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Advent Meditation: Hope Fulfilled


Philip found Nathanael and said to him, “We have found him of whom Moses in the Law and also the prophets wrote, Jesus of Nazareth, the son of Joseph.” (John 1:45)


One of our favorite family stories is about the time my husband’s cousin made a particularly ambitious Christmas list. He copied down practically every item from a thick toy catalog. Then he added one final request: surprises.

Many of us go to great lengths to pull off a Christmas morning surprise. Even now, you may have gifts hidden away, tucked into nooks and crannies, or delivered to a neighbor’s house for safekeeping. Perhaps you’ve hunted down a gift that’s nearly impossible to secure. Maybe you’ll be up late on Christmas Eve doing a last-minute assembly.

Surprises can be delightful to give and receive, creating a sense of wonder and excitement around Christmas. But as we enjoy them, it’s good to remember that the advent of Christ wasn’t meant to be a surprise. God had been promising his people a serpent-crushing offspring from the earliest pages of the Bible (Gen. 3:15). The real story of Christmas isn’t a story of surprise but of fulfillment.

The real story of Christmas isn’t a story of surprise but of fulfillment.

Through the Old Testament prophets, God revealed quite a bit of information about the coming Messiah. Jeremiah said he would be a king from the line of David (Jer. 23:5–6). Micah foretold he would come from the town of Bethlehem (Mic. 5:2). Isaiah said he would be born of a virgin (Isa. 7:14). Years ahead of time, God promised his people a Savior and gave specific details about his coming.

So when Philip went to share the news that Christ had come, notice what he said: “We have found him of whom Moses . . . and also the prophets wrote” (John 1:45). He didn’t say, “Surprise! God sent a Savior.” He said, “We have found him.” They knew the Messiah was coming. They were expecting him. Finding Jesus, for them, was confirmation of God’s faithfulness.

And that’s the story of Christmas for us too. The advent of Christ is a vivid reminder that God does what he says he will do, down to the last detail. Don’t skip over the details the Gospel writers record about the birth of Christ. It’s not extra fluff to fill out the story. In Matthew’s account of Christ’s birth, five times he writes something like “This was to fulfill what the Lord had spoken by the prophet” (see Matt. 1:22; 2:5, 15, 17, 23). Why does Matthew repeatedly point out the fulfillment of prophecy? Because it shows us God’s faithfulness.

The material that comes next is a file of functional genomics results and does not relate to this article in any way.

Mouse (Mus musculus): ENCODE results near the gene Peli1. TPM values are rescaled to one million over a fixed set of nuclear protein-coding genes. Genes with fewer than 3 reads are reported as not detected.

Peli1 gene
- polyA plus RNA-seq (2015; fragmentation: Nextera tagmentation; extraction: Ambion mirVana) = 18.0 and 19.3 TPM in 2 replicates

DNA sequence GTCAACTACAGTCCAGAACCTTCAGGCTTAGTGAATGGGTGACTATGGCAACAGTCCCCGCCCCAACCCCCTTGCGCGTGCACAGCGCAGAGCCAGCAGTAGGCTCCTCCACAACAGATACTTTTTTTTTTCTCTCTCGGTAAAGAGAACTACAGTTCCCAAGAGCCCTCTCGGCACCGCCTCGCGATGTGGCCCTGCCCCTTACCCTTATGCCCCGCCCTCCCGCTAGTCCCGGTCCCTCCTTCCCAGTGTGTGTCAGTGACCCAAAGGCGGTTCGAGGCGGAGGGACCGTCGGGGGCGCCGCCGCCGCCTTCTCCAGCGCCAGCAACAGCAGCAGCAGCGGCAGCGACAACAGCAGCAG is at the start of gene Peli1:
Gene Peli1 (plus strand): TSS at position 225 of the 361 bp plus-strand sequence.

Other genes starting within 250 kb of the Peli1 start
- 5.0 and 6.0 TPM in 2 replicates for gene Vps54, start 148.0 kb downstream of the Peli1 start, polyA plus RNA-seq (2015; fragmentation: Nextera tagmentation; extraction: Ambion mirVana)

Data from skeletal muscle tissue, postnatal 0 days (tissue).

The advent of Christ is a vivid reminder that God does what he says he will do, down to the last detail.

God’s faithfulness in the Christmas story gives us hope in our own stories. Just as God promised to send Jesus, he promises to be with us now through the indwelling presence of the Holy Spirit. Just as Jesus came the first time, he promises to come again. We can look forward in hope, confidently anticipating Christ’s second coming and the fulfillment of his promises to dwell with us forever (Rev. 21:3).

God may not give us everything on our wish list, but we can be sure he’ll fulfill all the promises he has made. Great is his faithfulness!


How have you seen God’s faithfulness to you in the past? In what areas of your life are you struggling to believe God’s promises? What might it look like for you to find hope in God’s faithfulness today?


Pardon for sin and a peace that endureth,
Thine own dear presence to cheer and to guide;
Strength for today and bright hope for tomorrow,
Blessings all mine, with ten thousand beside!
Great is Thy faithfulness!

– Thomas Chisholm, “Great Is Thy Faithfulness”


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